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Republicans and the end of hard neoliberalism

Summary:
As I argued recently, the decline of soft neoliberalism in the US Democratic Party can be explained largely in terms of generational replacement. What about hard neoliberalism and the Republican Party? After four years of the Trump Administration, and a few months of post-election madness, the Republican Party has completed a transition that has been going on for decades. In the 1980s and 1990s, the Republicans were a hard neoliberal party, spending most of their policy effort on tax cuts and deregulation and using white grievance politics to attract votes. Now the situation is reversed. The Republicans are a white grievance party, whose targets include ‘woke corporations’, However, they still attempt to attract support from corporations by advocating tax cuts. While any pretence

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As I argued recently, the decline of soft neoliberalism in the US Democratic Party can be explained largely in terms of generational replacement. What about hard neoliberalism and the Republican Party?

After four years of the Trump Administration, and a few months of post-election madness, the Republican Party has completed a transition that has been going on for decades. In the 1980s and 1990s, the Republicans were a hard neoliberal party, spending most of their policy effort on tax cuts and deregulation and using white grievance politics to attract votes. Now the situation is reversed. The Republicans are a white grievance party, whose targets include ‘woke corporations’, However, they still attempt to attract support from corporations by advocating tax cuts. While any pretence of principled aversion to regulation has been abandoned, crony capitalist exemptions from regulation are still on offer if the price is right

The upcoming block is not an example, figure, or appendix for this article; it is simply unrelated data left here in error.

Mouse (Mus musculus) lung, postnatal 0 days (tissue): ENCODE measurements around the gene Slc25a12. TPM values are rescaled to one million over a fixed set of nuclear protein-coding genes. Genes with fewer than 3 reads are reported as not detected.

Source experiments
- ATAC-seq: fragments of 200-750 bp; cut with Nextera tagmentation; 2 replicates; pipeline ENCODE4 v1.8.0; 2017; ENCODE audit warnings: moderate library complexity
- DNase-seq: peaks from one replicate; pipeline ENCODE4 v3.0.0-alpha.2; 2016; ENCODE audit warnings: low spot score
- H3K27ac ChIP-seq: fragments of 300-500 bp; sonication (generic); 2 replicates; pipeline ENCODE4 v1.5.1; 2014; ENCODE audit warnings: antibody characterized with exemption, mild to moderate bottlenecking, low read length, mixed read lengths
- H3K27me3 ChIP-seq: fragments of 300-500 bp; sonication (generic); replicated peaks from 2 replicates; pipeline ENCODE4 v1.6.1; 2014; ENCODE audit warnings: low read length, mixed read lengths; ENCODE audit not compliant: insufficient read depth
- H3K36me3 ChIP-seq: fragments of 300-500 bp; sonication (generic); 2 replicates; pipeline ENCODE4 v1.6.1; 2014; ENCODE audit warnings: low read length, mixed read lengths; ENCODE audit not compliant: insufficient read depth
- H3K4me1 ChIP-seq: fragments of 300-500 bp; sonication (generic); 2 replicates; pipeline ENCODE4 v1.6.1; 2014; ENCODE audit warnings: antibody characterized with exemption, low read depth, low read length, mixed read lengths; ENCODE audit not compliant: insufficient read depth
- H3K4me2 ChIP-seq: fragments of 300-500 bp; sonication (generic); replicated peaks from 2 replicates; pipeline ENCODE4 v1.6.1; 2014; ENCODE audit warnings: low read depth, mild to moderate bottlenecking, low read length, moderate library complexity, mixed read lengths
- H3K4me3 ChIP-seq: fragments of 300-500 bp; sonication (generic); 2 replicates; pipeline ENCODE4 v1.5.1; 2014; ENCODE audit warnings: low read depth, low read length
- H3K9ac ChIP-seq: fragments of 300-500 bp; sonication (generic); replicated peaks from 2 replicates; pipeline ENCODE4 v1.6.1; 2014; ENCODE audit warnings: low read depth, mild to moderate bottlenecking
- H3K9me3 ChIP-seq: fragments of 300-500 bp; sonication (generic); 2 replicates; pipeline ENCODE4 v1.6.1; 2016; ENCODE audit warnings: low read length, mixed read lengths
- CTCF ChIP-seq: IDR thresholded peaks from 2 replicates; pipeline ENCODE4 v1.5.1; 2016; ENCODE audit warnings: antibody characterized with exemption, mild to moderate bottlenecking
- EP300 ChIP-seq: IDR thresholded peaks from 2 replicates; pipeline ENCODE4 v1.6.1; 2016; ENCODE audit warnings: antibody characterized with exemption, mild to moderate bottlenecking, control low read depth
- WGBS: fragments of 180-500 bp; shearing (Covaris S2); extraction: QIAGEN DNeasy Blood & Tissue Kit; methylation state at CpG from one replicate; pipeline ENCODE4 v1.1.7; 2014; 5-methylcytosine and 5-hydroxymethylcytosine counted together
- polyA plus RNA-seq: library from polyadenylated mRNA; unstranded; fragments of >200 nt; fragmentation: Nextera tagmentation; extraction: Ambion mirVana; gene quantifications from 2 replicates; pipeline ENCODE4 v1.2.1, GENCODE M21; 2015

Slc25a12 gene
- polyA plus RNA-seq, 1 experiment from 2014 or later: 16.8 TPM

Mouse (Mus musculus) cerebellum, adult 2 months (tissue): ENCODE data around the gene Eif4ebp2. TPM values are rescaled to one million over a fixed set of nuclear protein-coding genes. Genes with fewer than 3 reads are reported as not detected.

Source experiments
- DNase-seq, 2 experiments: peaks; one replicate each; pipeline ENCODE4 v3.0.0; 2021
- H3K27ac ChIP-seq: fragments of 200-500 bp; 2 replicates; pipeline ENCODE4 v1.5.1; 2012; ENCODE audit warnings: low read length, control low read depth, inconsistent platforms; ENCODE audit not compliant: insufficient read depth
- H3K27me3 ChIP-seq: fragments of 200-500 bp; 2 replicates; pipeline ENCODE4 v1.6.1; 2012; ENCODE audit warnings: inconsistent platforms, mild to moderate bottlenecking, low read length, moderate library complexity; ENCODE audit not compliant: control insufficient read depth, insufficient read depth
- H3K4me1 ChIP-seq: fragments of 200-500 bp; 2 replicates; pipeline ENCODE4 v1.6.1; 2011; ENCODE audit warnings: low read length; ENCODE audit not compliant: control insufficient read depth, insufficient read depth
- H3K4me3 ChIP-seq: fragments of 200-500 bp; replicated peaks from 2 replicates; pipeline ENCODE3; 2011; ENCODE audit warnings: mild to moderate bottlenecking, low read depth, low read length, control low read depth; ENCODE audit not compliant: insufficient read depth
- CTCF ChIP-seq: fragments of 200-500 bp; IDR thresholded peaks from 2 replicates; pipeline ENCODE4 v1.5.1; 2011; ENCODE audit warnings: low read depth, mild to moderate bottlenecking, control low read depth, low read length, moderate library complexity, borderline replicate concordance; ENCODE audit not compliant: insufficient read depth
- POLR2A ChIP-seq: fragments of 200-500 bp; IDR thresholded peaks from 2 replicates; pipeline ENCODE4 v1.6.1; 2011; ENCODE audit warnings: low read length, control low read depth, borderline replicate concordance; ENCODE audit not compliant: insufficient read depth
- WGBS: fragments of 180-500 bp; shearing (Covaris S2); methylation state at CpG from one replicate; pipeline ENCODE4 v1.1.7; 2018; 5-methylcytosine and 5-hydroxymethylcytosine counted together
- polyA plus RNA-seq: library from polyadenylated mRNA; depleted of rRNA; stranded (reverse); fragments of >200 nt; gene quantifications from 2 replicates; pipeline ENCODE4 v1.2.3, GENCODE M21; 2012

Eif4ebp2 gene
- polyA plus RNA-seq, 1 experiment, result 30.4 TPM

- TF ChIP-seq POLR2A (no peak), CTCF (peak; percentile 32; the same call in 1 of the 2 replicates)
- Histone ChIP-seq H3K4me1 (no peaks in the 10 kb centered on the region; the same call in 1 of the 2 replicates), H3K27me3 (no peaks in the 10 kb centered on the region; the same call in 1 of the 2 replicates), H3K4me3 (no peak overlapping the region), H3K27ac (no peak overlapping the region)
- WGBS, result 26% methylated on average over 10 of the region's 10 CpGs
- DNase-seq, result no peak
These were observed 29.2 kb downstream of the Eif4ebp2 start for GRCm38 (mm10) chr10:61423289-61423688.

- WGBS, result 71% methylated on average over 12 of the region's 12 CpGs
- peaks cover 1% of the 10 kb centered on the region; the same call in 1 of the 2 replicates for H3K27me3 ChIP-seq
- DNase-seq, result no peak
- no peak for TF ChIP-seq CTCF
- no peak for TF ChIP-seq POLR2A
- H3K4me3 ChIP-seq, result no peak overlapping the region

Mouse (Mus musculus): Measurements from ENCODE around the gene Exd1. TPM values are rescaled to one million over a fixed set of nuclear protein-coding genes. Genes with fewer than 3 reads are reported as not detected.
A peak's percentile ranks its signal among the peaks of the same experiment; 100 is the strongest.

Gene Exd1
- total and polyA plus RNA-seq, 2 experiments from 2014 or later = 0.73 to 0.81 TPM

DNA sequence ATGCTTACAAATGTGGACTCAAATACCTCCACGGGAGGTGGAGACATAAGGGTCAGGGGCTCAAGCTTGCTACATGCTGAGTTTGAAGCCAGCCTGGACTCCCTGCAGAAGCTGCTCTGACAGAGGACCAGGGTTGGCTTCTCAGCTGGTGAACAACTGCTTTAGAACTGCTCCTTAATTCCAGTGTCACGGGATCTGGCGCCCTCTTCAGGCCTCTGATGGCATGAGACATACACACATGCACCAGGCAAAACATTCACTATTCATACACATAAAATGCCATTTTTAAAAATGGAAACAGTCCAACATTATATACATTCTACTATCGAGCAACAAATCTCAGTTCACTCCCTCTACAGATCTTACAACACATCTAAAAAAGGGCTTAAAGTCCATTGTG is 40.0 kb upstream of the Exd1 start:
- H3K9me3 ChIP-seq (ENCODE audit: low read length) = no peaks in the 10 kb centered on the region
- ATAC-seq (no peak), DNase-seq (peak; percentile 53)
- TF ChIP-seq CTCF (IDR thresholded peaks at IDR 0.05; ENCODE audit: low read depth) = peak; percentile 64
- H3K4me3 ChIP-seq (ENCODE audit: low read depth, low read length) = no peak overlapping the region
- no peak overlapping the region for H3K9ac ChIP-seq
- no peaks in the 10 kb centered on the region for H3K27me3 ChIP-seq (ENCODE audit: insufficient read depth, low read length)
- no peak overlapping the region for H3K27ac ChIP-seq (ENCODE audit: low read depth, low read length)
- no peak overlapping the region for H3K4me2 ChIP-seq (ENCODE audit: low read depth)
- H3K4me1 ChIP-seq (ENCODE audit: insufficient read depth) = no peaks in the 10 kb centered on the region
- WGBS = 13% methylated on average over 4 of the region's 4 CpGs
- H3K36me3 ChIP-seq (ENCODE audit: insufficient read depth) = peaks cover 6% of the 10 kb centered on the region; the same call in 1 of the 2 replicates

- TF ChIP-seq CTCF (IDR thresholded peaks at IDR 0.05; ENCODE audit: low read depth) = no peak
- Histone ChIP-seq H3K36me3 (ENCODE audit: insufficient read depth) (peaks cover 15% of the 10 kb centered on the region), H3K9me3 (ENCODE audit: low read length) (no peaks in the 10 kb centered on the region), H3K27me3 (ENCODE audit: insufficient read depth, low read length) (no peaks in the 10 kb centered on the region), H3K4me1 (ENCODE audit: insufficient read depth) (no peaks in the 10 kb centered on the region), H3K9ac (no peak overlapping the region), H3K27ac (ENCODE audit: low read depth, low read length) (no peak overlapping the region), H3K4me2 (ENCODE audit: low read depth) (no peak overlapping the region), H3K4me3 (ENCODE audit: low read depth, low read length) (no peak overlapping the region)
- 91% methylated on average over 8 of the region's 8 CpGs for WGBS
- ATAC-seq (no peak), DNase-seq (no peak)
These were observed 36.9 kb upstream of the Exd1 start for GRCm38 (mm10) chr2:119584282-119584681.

The core claim of hard neoliberalism was that a free market economy with a modest ‘safety net’ could do a better job of delivering broad prosperity than the welfare state built on the New Deal and Keynesian economics. The optimism of this message, reflected in Reagan’s ‘Morning in America’ turned into triumphalism with the end of the Cold War.

Hard neoliberals supported globalisation, and cheered on the idea that borderless capital would bring governments under control, and put an end to budget deficits. In particular, Republicans supported trade deals like NAFTA https://www.washingtonpost.com/news/fact-checker/wp/2016/05/09/history-lesson-more-republicans-than-democrats-supported-nafta/

The high point of hard neoliberalism was the 1994 Contract with America, the slogan under which the Republicans gained control of Congress for the first time since 1952. The Contract called for balanced budgets and reduced welfare spending for single-parent families, but also proposed positive measures including an expanded child tax credit.

The commitment to balanced budgets was the first element of hard neoliberalism to be ditched. Responding to the collapse of the dotcom boom, the Bush Administration introduced large, and effectively permanent (fn: the most regressive elements were allowed to expire under Obama) tax cuts. These cuts, along with massive expenditure on the ‘forever wars’ that began after the 2001 terror attacks, pushed the government budget from the surplus that had been achieved under the Clinton Administration into permanent deficit.